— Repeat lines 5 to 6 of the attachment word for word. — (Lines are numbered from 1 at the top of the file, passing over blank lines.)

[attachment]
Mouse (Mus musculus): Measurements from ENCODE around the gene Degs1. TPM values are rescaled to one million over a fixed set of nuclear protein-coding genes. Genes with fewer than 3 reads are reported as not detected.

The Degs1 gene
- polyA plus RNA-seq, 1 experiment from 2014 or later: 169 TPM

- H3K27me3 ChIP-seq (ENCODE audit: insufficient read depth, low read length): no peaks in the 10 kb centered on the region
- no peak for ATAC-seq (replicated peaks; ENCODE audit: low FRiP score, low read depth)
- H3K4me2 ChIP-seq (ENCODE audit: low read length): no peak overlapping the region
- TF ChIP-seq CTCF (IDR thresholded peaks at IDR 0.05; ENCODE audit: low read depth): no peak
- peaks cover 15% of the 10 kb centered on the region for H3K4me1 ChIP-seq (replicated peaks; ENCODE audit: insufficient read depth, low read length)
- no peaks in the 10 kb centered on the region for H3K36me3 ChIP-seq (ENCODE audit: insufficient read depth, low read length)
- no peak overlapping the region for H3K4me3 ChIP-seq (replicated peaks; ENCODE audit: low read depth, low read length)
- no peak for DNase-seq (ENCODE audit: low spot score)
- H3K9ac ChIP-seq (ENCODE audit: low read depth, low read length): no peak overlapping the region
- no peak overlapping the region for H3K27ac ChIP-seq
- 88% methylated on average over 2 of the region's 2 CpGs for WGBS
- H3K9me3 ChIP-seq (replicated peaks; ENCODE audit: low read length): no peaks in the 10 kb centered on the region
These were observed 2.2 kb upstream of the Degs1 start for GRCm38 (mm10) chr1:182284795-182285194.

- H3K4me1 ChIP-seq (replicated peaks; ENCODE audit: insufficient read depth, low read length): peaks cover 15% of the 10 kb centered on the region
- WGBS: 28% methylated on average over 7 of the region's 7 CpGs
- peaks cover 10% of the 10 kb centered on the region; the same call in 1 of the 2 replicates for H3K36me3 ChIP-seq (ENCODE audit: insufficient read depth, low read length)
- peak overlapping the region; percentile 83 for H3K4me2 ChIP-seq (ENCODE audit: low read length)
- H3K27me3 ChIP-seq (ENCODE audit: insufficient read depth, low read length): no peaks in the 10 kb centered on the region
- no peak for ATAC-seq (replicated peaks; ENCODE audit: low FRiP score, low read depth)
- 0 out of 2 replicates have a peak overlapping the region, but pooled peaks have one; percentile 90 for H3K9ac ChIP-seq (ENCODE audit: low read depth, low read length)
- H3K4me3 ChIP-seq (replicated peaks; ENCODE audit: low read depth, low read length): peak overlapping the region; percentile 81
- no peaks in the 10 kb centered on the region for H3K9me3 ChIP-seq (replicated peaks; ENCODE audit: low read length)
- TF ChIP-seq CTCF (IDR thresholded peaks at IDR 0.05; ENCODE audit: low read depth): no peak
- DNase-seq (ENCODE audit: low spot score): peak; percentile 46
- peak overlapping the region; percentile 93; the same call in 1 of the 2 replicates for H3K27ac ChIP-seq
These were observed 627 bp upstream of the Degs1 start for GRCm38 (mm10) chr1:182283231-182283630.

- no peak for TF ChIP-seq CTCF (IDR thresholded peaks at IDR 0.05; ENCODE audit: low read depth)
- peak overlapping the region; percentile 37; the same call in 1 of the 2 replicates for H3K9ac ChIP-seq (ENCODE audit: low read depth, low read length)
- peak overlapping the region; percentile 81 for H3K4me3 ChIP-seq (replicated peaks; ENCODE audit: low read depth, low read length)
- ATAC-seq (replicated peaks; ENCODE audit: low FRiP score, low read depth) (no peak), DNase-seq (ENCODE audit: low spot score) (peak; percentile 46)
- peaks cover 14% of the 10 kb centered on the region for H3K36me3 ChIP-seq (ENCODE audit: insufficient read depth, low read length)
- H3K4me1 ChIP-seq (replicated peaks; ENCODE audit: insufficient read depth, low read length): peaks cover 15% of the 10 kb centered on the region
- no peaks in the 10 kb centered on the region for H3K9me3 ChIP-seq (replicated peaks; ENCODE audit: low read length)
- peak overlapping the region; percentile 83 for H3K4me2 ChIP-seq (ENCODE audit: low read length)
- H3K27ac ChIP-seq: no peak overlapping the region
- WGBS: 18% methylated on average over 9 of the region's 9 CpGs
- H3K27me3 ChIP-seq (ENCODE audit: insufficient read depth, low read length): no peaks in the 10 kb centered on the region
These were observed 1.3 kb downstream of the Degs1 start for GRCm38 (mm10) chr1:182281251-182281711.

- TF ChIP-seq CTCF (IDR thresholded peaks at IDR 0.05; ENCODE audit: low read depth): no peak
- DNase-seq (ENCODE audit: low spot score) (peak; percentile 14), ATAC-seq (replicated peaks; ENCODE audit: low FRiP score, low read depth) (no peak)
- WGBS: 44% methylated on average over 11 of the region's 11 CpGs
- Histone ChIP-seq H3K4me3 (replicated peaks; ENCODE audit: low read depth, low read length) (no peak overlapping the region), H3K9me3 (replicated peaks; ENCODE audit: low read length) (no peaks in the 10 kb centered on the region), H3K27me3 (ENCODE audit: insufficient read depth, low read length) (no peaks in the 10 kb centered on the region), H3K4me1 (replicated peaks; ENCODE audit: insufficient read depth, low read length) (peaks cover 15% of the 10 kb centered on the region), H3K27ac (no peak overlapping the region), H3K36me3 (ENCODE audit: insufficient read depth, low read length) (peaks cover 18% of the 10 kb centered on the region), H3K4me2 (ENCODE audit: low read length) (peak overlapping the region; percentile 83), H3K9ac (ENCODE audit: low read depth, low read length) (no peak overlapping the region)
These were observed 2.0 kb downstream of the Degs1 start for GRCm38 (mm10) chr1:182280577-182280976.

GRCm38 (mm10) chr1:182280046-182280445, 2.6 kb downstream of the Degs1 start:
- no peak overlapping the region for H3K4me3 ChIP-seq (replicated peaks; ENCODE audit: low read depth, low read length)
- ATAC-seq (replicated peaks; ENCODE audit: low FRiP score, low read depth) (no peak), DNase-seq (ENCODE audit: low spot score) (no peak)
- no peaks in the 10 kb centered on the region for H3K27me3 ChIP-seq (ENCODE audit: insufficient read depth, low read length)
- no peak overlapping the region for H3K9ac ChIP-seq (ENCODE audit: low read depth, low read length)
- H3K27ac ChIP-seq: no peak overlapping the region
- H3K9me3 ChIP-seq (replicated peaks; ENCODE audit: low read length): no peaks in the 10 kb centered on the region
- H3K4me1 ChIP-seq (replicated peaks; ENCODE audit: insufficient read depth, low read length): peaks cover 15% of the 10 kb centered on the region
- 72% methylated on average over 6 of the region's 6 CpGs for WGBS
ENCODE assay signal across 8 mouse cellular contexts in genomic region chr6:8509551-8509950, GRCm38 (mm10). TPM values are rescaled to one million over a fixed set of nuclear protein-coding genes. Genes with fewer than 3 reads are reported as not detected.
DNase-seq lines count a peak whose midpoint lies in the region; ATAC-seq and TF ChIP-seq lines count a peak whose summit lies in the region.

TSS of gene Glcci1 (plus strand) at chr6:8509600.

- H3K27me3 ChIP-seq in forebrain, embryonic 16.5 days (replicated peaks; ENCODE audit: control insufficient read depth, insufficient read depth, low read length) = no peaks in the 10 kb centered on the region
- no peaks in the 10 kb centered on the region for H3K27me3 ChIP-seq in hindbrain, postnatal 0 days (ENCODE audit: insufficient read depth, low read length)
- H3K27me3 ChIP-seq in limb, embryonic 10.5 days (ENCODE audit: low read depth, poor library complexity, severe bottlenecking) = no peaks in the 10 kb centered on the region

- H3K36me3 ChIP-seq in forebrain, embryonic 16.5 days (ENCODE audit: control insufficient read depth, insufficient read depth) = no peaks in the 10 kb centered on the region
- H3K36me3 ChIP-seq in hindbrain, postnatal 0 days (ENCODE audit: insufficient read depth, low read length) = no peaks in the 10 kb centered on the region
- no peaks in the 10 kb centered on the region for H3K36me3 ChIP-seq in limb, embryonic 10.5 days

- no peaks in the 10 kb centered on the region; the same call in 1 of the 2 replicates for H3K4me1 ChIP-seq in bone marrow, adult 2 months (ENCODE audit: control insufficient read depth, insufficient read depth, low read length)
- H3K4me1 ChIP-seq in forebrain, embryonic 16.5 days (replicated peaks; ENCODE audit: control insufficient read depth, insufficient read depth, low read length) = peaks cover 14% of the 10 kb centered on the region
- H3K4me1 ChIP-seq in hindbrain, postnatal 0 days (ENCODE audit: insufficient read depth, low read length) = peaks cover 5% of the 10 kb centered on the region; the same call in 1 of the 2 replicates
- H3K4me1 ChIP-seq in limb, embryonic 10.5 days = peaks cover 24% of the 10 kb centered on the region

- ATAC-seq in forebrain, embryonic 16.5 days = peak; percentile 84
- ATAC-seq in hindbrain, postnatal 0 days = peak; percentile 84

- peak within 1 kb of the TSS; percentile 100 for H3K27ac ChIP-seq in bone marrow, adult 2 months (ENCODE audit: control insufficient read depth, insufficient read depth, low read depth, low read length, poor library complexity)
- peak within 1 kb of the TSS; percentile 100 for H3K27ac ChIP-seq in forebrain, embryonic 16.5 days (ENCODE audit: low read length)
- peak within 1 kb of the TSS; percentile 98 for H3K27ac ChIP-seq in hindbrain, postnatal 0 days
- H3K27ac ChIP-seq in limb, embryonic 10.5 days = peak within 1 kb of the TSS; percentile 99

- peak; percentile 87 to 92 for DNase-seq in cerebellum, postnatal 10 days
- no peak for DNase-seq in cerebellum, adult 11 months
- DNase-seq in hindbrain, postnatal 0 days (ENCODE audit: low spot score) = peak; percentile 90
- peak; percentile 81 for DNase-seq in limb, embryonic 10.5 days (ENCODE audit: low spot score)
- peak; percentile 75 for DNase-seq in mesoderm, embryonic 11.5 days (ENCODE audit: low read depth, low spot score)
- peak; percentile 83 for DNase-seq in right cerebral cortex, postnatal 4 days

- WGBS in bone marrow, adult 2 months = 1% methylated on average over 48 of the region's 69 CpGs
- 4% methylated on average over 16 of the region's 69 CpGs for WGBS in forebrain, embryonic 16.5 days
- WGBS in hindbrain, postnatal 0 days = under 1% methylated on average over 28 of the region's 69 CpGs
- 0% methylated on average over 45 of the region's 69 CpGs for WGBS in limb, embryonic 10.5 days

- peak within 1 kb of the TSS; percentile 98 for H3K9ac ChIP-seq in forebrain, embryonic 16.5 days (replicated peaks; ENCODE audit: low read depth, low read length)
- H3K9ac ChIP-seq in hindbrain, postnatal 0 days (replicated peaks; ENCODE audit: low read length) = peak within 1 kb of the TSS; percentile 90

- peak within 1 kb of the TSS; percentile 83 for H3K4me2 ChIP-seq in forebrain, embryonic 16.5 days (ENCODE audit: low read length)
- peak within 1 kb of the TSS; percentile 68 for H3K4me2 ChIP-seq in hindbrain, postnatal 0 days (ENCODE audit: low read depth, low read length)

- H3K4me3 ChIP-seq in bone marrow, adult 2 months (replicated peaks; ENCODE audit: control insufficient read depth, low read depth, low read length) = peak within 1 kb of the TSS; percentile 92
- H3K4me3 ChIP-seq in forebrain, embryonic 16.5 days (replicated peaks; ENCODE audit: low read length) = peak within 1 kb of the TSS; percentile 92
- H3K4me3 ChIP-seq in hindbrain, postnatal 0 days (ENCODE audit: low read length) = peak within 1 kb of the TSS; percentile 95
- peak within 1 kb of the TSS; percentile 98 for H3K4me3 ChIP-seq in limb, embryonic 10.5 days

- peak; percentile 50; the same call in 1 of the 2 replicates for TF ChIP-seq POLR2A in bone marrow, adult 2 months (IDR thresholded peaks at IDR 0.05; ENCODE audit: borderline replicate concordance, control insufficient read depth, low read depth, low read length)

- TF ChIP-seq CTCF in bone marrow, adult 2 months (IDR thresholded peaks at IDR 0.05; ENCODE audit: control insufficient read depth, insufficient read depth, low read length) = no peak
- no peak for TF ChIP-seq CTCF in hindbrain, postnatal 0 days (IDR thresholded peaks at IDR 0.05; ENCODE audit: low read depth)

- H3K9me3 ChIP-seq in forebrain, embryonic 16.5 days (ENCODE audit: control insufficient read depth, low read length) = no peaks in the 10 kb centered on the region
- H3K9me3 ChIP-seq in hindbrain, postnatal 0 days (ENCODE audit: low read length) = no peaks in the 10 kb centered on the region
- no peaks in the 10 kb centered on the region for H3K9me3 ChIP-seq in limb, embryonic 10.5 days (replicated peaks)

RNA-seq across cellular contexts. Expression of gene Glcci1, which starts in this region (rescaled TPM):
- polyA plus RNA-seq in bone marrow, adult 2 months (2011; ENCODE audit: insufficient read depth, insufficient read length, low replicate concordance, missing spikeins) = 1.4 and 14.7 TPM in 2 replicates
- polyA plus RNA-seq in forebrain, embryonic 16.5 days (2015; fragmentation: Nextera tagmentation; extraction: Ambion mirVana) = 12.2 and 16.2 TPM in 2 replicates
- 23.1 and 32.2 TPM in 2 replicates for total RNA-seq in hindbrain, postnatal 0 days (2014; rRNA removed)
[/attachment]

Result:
- no peak for ATAC-seq (replicated peaks; ENCODE audit: low FRiP score, low read depth)
- H3K4me2 ChIP-seq (ENCODE audit: low read length): no peak overlapping the region